From Star Wars: Bounty Hero via Gamasutra

From Star Wars: Bounty Hero via Gamasutra


This is not to say that the linear structure has been abandoned, just that it has evolved far beyond its hallway roots. A game like Call of Duty 4 uses what might be described as a theme park ride approach to level design. The player will usually move down a wide corridor with multiple setpieces that travel between more emergent encounters like the one Gaynor describes. A careful visual language, pioneered by Valve and earlier games, helps orient the player to what they should be looking at. In that post, Matthew Gallant explains how Valve will have a flock of birds take off from a key passage or item to catch the player’s eye. Ammo and health items are often also placed where they can seen to attract the player’s interest. The player is still inside a big artificial hallway, but it feels real because they can explore the stage while being guided by a trail of visual and ludic bread crumbs. Call of Duty games also accomplish this feat by imposing objectives (like put a sticky bomb on this tank) or just having endless enemies shoot at you until you hit cover. Although not quite a wheel & spoke level, these games are incorporating tiny moments of emergent gameplay.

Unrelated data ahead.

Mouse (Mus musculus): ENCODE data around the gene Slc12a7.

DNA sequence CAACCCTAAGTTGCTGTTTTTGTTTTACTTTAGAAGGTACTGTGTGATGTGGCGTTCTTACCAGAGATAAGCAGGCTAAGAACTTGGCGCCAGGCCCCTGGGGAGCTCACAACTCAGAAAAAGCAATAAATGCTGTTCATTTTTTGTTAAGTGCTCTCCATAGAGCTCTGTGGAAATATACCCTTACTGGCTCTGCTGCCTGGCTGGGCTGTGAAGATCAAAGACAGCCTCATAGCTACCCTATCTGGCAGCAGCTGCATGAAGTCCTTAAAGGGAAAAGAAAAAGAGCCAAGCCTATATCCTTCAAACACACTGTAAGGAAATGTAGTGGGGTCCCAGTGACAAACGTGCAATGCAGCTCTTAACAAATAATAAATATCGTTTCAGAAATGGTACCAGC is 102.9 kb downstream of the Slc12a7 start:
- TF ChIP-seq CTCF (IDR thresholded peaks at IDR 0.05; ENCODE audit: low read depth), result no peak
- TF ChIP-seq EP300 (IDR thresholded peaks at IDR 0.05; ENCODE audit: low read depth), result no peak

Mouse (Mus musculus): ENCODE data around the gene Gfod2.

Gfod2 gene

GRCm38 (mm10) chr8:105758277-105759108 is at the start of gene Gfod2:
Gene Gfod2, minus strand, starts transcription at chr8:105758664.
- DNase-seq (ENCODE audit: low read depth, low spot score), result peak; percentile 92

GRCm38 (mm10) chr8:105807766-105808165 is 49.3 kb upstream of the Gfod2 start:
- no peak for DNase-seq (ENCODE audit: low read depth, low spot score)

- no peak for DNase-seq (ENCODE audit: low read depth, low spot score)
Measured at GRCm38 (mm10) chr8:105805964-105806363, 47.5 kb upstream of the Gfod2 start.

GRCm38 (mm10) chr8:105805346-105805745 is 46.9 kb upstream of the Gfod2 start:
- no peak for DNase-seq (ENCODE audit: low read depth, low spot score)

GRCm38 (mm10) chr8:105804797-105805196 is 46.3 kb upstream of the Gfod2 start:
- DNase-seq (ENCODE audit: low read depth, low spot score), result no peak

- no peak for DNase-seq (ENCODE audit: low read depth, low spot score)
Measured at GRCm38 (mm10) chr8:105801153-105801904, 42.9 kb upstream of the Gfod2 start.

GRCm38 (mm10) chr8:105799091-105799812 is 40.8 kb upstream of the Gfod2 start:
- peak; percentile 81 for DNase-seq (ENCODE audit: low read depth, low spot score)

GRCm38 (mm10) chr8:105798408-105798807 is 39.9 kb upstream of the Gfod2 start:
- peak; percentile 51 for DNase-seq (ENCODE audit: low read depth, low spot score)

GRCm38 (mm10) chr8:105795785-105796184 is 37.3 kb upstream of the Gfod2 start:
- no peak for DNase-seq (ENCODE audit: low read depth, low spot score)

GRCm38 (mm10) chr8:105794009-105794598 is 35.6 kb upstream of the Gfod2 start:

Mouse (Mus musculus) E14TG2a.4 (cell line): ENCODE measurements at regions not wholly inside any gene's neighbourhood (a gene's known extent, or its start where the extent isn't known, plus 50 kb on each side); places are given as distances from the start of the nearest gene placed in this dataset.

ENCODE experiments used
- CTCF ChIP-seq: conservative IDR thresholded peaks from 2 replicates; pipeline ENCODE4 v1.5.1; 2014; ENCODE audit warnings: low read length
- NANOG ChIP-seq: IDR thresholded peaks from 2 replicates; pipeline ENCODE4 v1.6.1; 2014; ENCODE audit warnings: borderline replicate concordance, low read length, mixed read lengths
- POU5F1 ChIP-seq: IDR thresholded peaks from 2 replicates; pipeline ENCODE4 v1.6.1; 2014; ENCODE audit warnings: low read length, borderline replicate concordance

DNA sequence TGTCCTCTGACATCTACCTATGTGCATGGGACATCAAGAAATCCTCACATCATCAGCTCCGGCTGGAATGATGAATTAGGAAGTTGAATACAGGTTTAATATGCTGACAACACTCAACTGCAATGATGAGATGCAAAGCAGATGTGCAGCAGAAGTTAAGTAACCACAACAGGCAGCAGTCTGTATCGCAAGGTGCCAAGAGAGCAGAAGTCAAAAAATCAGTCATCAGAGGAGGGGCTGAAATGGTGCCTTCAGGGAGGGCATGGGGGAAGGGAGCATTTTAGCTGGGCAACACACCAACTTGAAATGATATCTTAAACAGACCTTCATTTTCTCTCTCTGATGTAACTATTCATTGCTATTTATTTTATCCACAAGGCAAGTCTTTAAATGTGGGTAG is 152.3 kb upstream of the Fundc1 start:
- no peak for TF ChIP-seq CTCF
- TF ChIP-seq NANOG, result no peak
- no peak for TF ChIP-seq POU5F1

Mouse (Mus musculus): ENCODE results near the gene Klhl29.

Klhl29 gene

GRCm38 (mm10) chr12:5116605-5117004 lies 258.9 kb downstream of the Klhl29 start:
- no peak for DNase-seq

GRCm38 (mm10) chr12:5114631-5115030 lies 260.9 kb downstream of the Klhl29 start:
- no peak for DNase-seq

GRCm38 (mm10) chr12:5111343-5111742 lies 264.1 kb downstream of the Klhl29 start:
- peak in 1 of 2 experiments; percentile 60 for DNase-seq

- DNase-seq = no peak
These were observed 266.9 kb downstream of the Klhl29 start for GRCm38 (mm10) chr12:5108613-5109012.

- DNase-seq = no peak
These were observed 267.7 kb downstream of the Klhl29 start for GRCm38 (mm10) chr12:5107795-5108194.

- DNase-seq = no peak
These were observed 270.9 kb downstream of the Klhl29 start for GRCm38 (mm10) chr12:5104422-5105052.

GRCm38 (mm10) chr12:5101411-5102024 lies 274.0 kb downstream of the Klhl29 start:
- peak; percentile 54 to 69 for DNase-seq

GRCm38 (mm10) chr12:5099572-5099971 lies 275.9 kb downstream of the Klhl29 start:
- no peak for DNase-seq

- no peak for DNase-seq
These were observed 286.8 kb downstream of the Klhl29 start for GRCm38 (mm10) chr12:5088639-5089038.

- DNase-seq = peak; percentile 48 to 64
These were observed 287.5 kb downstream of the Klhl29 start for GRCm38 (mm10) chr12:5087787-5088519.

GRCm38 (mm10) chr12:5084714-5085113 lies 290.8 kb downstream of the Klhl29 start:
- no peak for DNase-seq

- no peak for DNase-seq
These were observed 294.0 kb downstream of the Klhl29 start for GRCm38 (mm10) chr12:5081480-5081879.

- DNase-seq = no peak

What defines the modern FPS, as opposed to similar games from even a mere decade ago, is the ability to break outside a linear path. One of the best analogies I’ve read on this modern take is from Michael Licht’s  Star Wars: Bounty Hunter retrospective. He compares brief bursts of player choice to soloing in jazz music. Licht explains, “When a Jazz musician plays, he has to follow the song as it is written for the most part. This is called “staying in the groove” and it’s what gives identity to the piece. But during the song there are certain opportunities for that artist to express himself through solos. This allows for variation in the piece without a complete departure from the overall song and keeps things from getting too repetitive or predictable.” It’s the moments you cut the player loose that make the game meaningful in the long run.


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Text:AAA